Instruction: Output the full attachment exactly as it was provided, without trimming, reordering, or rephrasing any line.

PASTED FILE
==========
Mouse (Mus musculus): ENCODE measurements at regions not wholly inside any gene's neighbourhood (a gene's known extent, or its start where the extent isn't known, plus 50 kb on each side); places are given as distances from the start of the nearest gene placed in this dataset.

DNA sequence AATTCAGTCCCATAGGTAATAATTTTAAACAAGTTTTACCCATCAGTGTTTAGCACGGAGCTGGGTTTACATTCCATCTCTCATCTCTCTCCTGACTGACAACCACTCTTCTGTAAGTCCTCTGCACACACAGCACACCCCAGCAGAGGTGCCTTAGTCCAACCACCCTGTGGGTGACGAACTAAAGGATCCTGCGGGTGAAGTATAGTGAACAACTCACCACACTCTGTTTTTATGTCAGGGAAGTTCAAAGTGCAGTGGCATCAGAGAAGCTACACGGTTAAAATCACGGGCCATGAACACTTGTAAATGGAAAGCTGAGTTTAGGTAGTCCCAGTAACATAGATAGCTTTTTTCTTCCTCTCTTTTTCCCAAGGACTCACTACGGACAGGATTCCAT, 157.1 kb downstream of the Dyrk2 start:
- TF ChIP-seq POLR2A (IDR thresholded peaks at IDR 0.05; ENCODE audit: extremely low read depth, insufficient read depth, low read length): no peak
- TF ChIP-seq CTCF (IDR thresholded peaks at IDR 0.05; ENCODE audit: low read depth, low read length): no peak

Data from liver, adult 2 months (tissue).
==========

Mouse (Mus musculus): ENCODE measurements at regions not wholly inside any gene's neighbourhood (a gene's known extent, or its start where the extent isn't known, plus 50 kb on each side); places are given as distances from the start of the nearest gene placed in this dataset.

DNA sequence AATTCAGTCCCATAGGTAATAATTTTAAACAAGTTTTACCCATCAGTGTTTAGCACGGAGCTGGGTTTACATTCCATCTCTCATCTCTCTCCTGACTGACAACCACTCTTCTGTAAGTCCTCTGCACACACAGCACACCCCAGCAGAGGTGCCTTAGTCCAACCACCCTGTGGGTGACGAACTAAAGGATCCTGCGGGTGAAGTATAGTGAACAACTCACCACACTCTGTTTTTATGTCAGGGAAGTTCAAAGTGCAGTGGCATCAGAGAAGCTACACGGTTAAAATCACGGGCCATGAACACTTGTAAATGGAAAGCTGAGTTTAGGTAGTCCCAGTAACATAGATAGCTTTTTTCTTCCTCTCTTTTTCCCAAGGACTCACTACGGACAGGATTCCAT, 157.1 kb downstream of the Dyrk2 start:
- TF ChIP-seq POLR2A (IDR thresholded peaks at IDR 0.05; ENCODE audit: extremely low read depth, insufficient read depth, low read length): no peak
- TF ChIP-seq CTCF (IDR thresholded peaks at IDR 0.05; ENCODE audit: low read depth, low read length): no peak

Data from liver, adult 2 months (tissue).